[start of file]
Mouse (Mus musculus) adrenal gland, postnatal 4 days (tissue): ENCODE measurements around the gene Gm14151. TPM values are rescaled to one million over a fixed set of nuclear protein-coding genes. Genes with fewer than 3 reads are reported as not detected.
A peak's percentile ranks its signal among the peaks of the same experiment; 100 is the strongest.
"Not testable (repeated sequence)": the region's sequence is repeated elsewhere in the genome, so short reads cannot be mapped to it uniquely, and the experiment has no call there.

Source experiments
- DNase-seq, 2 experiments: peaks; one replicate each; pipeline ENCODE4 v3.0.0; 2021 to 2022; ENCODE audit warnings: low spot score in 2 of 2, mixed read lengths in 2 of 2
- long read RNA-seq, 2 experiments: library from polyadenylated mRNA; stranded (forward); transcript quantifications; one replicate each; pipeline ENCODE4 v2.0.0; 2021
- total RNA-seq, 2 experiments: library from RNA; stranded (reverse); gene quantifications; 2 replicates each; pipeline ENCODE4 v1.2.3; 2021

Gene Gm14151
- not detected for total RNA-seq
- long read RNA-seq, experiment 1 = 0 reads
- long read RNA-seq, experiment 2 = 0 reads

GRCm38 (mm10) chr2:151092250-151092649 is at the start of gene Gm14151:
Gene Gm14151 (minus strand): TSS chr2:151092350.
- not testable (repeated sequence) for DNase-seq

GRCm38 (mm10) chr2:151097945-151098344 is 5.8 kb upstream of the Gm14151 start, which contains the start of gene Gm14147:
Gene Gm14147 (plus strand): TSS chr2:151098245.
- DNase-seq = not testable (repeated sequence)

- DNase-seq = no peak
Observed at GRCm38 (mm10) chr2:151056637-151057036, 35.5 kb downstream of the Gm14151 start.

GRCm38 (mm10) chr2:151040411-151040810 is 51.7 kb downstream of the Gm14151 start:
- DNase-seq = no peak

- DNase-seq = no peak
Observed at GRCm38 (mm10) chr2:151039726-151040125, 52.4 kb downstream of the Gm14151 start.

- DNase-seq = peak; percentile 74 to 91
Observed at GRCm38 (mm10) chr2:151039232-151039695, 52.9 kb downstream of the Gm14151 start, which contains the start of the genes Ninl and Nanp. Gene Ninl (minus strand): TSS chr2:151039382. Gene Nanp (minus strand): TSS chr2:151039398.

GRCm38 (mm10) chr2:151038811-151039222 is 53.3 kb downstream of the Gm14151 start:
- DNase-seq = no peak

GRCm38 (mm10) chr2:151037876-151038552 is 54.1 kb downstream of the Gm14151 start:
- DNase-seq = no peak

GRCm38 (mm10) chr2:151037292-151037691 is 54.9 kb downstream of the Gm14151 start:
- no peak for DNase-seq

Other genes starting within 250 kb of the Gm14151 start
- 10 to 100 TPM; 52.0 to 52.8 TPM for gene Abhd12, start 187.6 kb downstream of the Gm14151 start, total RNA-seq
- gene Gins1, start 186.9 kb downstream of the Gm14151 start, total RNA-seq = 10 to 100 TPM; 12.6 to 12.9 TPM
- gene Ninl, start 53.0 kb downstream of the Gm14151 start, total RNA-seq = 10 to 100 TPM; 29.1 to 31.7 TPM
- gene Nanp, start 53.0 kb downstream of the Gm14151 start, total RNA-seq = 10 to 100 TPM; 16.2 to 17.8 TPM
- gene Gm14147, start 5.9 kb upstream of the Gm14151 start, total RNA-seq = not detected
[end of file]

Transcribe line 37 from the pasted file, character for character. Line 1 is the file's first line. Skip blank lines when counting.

- gene Gm14147, start 5.9 kb upstream of the Gm14151 start, total RNA-seq = not detected